Q&A: Here’s how the ‘Matter’ protocol will soon reduce vulnerabilities in smart home devices – Security Boulevard
After years of competitive jockeying, the leading tech giants have agreed to embrace a brand new open-source standard – called Matter – that will allow consumers to mix and match smart home devices and platforms.
Related: The crucial role of ‘Digital Trust’
After numerous delays and course changes, the Matter protocol, is set to roll out this fall, in time for the 2022 holiday shopping season. To start, seven types of smart home devices will be capable of adopting the Matter protocol, and thus get affixed with a Matter logo.
Matter is intended to foster interoperability of smart home devices – so a homeowner can stick with just one voice assistance platform and have the freedom to choose from a wide selection of smart devices sporting the Matter logo.
What this boils down to is that a consumer living in a smart home filled with Matter devices would no longer be forced to use Amazon’s Alexa to control some devices, while having to switch to Apple’s Siri, Google’s Assistant or Samsung’s SmartThings to operate other devices. No surprise: Amazon, Google, Apple and Samsung are the biggest names on a list of 250 companies supporting the roll out of Matter.
The qualifying types of smart home devices, to start, include light bulbs and switches; smart plugs; smart locks; smart window coverings; garage door openers; thermostats; and HVAC controllers. If all goes smoothly, surveillance cams, smart doorbells and robot vacuums would soon follow.
DigiCert, the Lehi, Utah-based Certificate Authority and a supplier of services to manage Public Key Infrastructure, has been at the table helping develop the privacy and data security components of Matter. I had the chance to discuss the wider significance of Matter with Mike Nelson, DigiCert’s vice president of IoT security. Here’s what we discussed, edited for clarity and length.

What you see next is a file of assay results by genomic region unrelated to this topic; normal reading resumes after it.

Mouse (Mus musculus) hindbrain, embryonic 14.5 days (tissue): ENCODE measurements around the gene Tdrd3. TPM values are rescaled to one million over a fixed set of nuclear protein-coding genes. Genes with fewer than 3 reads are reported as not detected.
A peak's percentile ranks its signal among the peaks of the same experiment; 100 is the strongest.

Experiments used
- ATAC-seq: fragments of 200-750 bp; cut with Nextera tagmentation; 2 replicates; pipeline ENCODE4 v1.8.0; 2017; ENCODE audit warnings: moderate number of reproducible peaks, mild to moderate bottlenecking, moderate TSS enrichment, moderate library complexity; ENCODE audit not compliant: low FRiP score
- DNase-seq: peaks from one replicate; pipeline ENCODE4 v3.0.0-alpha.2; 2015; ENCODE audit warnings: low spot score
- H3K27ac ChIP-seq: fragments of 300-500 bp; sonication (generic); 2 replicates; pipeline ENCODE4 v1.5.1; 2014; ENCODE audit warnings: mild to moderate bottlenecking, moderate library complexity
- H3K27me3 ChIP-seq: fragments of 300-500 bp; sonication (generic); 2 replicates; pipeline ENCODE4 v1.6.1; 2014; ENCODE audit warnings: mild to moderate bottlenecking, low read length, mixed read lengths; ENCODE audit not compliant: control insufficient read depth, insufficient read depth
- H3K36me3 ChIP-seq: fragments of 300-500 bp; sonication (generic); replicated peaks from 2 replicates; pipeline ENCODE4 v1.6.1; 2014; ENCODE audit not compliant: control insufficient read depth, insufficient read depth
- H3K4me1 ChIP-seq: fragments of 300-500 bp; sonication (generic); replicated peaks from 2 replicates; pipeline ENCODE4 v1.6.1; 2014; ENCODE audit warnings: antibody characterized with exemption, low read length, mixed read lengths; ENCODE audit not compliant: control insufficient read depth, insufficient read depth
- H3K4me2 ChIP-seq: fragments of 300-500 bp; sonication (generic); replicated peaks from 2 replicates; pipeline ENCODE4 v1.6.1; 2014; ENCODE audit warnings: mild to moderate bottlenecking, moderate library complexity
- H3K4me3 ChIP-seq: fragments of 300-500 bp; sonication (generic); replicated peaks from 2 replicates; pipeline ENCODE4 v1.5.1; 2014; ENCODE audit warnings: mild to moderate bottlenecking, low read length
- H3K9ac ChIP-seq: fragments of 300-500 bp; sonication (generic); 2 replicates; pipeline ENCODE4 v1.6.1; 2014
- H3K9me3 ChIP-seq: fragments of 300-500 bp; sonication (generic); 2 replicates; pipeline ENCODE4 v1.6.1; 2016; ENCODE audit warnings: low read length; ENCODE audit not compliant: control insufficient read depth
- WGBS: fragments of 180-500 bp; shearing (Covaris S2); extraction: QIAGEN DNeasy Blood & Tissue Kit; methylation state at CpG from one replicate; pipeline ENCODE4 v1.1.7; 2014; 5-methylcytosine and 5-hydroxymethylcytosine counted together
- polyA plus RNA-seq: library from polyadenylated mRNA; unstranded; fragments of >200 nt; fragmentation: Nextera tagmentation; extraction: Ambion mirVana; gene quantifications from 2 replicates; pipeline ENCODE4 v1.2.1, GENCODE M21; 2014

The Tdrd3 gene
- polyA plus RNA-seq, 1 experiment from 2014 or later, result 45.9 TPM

LW: When a consumer sees a smart home device with a Matter logo this fall, what do you hope that conveys?
Nelson: The Matter logo represents seamless interoperability for consumers, ultimately enhancing users’ experience and control. It also represents digital trust [insert the way we are defining DT] between all compliant devices from different manufacturers.
LW: What was the core security issue that had to resolve in deriving Matter?
Nelson: The security challenges present in many smart home devices include device identity, proper authentication (user and device), confidentiality of sensitive data, and integrity of software.
The Matter specification focuses on establishing a robust immutable identity for each device and requiring all participants to use security credentials (digital certificates) that are chained to secure roots of trust. This practice ensures that only trusted devices can identify and interoperate with other Matter compliant devices.
LW: How did the alliance resolve this core security issue?
Nelson: The Matter security specification has been developed collaboratively with many industry stakeholders over the last several years. The Matter specification takes a secure-by-design approach to ensure devices can be trusted throughout their lifecycle. The security specification is a layered approach with strong, easy to implement, resilient and agile security approaches.
The security specification raises the bar for IoT security and privacy through the following approaches:
•Establishing a strong device identity so only trusted devices can join a smart home
•Secured, standard …….